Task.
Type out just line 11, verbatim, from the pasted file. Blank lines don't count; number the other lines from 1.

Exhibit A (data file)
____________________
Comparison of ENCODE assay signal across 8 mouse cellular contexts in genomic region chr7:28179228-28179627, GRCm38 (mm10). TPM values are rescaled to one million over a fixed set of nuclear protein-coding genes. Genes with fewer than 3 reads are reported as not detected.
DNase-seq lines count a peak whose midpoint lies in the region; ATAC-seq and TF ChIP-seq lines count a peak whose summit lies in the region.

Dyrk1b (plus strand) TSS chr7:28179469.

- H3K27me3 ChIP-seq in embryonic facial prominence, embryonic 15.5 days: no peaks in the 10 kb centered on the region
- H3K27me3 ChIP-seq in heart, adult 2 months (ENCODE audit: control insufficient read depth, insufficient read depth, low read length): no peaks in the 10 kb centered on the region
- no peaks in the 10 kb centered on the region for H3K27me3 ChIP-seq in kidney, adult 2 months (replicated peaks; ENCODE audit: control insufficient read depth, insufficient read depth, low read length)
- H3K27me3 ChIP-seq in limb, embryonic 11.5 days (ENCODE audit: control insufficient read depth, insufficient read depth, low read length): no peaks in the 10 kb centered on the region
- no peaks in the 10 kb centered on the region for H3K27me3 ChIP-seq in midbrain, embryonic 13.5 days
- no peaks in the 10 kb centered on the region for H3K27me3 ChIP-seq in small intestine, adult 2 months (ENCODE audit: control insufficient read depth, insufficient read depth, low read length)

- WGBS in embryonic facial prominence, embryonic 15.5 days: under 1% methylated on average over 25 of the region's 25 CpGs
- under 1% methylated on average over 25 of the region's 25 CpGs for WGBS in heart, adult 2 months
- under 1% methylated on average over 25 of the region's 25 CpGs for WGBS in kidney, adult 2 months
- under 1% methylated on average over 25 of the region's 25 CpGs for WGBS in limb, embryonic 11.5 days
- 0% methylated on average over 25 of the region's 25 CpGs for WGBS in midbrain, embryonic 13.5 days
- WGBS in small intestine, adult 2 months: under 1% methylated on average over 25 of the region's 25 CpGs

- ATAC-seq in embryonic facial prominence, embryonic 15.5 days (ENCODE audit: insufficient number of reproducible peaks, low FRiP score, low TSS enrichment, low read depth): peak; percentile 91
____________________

- under 1% methylated on average over 25 of the region's 25 CpGs for WGBS in heart, adult 2 months